A masterpiece of the taxidermist's art,
Australia's top patrician stares
Gravely ahead at crowded emptiness,
As if alive, the lustre of dead hairs,
Lozenged liquid eyes, black nostrils
Gently flared, otter-satin coat declares
That death cannot visit in this thin perfection.
The democratic hero full of guile,
Noble, handsome, gentle Houyhnhnm
(In both Paddock and St. Leger difference is
Lost in the welter of money)—to see him win
Men sold farms, rode miles in floods,
Stole money, locked up wives, somehow got in:
First away, he led the field and easily won.
It was his simple excellence to be best.
Tough men owned him, their minds beset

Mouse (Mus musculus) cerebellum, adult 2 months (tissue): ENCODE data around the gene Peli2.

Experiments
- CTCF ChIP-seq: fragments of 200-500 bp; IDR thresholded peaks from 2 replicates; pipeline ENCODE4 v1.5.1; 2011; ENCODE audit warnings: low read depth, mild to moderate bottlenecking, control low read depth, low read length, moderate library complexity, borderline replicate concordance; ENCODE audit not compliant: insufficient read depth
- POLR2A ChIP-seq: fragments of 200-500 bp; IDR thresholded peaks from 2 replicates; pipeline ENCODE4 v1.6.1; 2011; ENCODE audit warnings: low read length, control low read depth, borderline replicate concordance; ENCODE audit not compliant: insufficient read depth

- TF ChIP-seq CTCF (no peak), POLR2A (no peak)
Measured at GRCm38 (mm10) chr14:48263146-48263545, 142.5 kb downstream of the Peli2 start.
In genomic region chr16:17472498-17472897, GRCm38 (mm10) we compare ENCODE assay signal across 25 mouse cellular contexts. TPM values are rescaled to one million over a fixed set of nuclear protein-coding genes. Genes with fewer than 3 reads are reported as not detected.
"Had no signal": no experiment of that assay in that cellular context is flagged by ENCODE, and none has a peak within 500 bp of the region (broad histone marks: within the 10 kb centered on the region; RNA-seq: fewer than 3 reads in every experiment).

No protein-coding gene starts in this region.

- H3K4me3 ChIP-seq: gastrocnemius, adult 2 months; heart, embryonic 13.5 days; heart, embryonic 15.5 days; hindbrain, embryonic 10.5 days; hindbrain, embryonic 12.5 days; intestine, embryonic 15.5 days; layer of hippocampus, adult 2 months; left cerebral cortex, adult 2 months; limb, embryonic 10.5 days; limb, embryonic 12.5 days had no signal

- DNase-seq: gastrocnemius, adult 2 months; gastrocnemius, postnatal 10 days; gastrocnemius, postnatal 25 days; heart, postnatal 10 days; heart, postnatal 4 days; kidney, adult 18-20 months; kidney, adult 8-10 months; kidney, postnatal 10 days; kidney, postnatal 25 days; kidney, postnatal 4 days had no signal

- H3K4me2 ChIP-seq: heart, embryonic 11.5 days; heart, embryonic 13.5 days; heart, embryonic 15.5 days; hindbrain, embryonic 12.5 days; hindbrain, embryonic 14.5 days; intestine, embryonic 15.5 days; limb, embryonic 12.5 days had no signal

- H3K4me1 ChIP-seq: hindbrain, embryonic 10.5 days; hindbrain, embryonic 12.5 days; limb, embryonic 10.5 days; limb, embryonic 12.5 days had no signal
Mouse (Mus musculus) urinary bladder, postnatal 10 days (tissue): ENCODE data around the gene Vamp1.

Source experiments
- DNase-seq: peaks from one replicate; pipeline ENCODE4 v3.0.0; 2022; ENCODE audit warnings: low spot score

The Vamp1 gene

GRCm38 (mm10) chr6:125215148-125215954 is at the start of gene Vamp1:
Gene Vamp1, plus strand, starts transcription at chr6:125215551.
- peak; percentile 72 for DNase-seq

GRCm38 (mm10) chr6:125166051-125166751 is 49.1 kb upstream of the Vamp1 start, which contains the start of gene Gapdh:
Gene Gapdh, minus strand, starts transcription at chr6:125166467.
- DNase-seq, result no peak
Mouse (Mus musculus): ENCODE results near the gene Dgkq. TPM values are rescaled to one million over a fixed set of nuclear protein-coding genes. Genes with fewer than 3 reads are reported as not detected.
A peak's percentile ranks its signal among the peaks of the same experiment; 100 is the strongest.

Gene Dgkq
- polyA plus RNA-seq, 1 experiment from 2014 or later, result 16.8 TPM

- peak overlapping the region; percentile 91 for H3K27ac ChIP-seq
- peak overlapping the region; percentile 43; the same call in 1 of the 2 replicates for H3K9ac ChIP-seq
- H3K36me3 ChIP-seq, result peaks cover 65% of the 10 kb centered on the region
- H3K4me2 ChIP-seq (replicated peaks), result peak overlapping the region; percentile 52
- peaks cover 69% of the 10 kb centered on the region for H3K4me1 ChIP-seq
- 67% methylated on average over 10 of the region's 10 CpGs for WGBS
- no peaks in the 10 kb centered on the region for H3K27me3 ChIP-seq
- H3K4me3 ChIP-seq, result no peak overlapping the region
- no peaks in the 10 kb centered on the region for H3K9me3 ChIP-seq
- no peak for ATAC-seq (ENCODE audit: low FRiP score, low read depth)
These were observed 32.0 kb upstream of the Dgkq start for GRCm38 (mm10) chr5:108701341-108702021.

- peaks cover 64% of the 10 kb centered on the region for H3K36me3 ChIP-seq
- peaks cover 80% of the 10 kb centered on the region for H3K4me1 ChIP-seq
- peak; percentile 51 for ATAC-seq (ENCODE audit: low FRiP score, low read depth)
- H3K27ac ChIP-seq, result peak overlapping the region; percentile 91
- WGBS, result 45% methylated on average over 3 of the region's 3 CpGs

By stakes, bookies' doubles, crooked jocks.
He soon became a byword, public asset,
A horse with a nation's soul upon his back—
Australia's Ark of the Covenant, set
Before the people, perfect, loved like God.
And like God to be betrayed by friends.
Sent to America, he died of poisoned food.
In Australia children cried to hear the news
(This Prince of Orange knew no bad or good).
It was, as people knew, a plot of life:
To live in strength, to excel and die too soon,
So they drained his body and they stuffed his skin.
Twenty years later on Sunday afternoons
You still can't see him for the rubbing crowds.
He shares with Bradman and Ned Kelly some
Of the dirty jokes you still can't say out loud.
It is Australian innocence to love
The naturally excessive and be proud
Of a thoroughbred bay gelding who ran fast.